What you can see at Trengwainton's Pond Garden

The cut-flower border - a chance for trainees to show their skills © National Trust/Marina Rule

The cut-flower border - a chance for trainees to show their skills

Walk into Trengwainton's Pond Garden in spring or summer and you'll instantly reach for your camera. The seasonal cut-flower border at its centre is planted up twice a year with colourful, eye-catching displays, usually created by members of the garden team training for horticultural qualifications.

For garden trainees, it provides the opportunity to gain experience in garden design, sourcing seeds, raising plants and hands-on cultivation.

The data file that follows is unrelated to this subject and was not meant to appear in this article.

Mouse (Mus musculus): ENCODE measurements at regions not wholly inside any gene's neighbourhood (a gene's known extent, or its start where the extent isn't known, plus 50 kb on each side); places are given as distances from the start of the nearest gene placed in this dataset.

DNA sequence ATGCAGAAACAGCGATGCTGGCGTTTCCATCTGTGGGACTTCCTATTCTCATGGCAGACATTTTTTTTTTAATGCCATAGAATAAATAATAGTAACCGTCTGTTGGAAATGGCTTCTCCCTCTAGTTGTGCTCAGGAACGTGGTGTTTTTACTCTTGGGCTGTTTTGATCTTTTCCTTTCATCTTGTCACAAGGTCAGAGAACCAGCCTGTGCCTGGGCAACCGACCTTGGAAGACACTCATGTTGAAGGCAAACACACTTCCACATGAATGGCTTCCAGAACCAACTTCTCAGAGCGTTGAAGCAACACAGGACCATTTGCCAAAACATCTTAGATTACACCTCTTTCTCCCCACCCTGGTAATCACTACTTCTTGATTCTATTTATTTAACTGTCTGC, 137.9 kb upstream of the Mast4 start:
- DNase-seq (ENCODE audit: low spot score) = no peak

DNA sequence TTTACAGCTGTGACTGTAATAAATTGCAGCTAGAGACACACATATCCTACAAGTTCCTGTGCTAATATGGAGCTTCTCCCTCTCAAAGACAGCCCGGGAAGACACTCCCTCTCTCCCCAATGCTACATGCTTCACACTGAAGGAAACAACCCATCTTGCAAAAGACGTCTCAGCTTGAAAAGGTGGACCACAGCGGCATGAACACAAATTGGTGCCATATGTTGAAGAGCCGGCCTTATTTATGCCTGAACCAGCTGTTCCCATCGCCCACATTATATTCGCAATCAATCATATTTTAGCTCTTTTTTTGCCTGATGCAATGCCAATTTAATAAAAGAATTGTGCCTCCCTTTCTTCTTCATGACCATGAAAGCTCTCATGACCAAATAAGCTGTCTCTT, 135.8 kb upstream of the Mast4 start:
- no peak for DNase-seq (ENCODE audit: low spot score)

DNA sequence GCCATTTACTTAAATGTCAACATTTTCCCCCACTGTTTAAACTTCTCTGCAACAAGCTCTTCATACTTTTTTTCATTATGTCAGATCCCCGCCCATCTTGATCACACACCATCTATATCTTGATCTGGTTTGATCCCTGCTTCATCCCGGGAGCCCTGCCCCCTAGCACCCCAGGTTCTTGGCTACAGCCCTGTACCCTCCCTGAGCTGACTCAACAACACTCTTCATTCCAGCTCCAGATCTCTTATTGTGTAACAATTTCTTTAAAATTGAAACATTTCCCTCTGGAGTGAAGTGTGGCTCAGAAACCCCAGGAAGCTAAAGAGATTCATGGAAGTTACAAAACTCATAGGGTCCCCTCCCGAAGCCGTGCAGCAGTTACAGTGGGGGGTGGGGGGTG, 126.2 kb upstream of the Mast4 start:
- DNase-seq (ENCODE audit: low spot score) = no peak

Keep an eye out too for striking plantings of lettuces in geometric designs on the sloping bed.

Take a closer look
The pond itself was originally a 'dipping pond' from which the garden was watered before hoses were available. Look closely - at different times of the year you can see toads, damsel flies, newts, water boatmen and dragon flies. The pond once had fish - until local herons made a meal of them.

Royal compost for orchids
Beside the pond is a large Osmunda regalis or Royal Fern, well over 100 years old and growing over an old rock garden. The fibrous rootstock of this species is the source of osmunda fibre, used as potting compost for orchids. 

Mining links
Next to the pond are old granite moulds in which tin ingots were made at the Bolitho smelting works in Chyandour, on the edge of Penzance, in the 19th century.

The Bolithos are an ancient Cornish family who were involved in mining for many generations. They owned Trengwainton from 1867 until it was given to the Trust in 1961.